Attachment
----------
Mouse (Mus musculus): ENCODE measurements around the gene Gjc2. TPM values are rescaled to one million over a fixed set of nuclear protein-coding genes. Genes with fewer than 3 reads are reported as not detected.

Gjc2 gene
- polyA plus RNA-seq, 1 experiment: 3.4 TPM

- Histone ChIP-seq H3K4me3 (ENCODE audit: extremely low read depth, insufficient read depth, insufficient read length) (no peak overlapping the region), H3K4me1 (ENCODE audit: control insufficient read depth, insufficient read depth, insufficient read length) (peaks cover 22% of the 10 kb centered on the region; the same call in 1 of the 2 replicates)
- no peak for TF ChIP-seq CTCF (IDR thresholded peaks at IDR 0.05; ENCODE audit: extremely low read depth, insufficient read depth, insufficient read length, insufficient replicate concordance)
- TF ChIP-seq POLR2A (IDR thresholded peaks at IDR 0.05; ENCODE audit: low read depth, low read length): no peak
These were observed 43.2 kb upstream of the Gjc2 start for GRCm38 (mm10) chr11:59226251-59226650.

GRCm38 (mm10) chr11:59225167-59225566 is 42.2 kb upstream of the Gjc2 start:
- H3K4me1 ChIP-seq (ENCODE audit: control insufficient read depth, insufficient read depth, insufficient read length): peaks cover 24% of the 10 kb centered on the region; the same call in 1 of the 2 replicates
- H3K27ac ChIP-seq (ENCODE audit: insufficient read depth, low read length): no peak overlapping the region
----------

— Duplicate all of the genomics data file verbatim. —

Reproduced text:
Mouse (Mus musculus): ENCODE measurements around the gene Gjc2. TPM values are rescaled to one million over a fixed set of nuclear protein-coding genes. Genes with fewer than 3 reads are reported as not detected.

Gjc2 gene
- polyA plus RNA-seq, 1 experiment: 3.4 TPM

- Histone ChIP-seq H3K4me3 (ENCODE audit: extremely low read depth, insufficient read depth, insufficient read length) (no peak overlapping the region), H3K4me1 (ENCODE audit: control insufficient read depth, insufficient read depth, insufficient read length) (peaks cover 22% of the 10 kb centered on the region; the same call in 1 of the 2 replicates)
- no peak for TF ChIP-seq CTCF (IDR thresholded peaks at IDR 0.05; ENCODE audit: extremely low read depth, insufficient read depth, insufficient read length, insufficient replicate concordance)
- TF ChIP-seq POLR2A (IDR thresholded peaks at IDR 0.05; ENCODE audit: low read depth, low read length): no peak
These were observed 43.2 kb upstream of the Gjc2 start for GRCm38 (mm10) chr11:59226251-59226650.

GRCm38 (mm10) chr11:59225167-59225566 is 42.2 kb upstream of the Gjc2 start:
- H3K4me1 ChIP-seq (ENCODE audit: control insufficient read depth, insufficient read depth, insufficient read length): peaks cover 24% of the 10 kb centered on the region; the same call in 1 of the 2 replicates
- H3K27ac ChIP-seq (ENCODE audit: insufficient read depth, low read length): no peak overlapping the region